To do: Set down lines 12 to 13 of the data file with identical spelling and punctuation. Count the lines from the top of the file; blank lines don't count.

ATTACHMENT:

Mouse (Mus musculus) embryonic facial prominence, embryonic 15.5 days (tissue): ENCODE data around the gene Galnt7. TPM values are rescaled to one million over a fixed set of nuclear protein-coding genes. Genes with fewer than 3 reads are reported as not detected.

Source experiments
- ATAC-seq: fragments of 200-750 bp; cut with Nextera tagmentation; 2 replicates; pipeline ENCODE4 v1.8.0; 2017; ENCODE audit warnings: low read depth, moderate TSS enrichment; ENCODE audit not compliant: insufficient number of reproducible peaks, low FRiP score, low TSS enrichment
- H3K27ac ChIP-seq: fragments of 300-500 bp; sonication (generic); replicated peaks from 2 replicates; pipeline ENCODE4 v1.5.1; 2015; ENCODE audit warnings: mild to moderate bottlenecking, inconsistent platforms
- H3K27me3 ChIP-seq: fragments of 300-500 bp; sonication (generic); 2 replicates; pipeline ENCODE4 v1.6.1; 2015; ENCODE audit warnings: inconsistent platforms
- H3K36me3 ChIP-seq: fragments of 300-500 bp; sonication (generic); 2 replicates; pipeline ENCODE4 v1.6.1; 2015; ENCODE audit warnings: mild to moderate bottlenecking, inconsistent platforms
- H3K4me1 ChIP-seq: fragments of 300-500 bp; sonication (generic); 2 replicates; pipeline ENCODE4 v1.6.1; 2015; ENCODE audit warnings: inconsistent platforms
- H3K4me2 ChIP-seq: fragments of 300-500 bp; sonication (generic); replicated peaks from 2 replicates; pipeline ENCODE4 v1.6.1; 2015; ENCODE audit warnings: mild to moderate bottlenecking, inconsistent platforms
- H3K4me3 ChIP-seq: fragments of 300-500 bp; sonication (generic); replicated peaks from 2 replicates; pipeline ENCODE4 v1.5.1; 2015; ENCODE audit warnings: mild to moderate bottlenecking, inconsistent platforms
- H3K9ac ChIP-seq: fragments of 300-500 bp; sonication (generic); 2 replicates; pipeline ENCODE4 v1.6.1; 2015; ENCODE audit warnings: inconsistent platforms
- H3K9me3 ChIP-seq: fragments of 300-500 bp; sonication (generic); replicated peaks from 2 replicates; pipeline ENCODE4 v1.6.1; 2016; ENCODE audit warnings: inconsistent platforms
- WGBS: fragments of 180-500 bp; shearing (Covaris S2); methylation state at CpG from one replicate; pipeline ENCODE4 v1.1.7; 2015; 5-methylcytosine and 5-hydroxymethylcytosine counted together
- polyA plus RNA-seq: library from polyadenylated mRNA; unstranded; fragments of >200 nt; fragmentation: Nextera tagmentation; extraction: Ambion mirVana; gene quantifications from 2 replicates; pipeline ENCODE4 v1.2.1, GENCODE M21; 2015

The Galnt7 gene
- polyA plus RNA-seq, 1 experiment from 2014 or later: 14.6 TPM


- WGBS: fragments of 180-500 bp; shearing (Covaris S2); methylation state at CpG from one replicate; pipeline ENCODE4 v1.1.7; 2015; 5-methylcytosine and 5-hydroxymethylcytosine counted together
- polyA plus RNA-seq: library from polyadenylated mRNA; unstranded; fragments of >200 nt; fragmentation: Nextera tagmentation; extraction: Ambion mirVana; gene quantifications from 2 replicates; pipeline ENCODE4 v1.2.1, GENCODE M21; 2015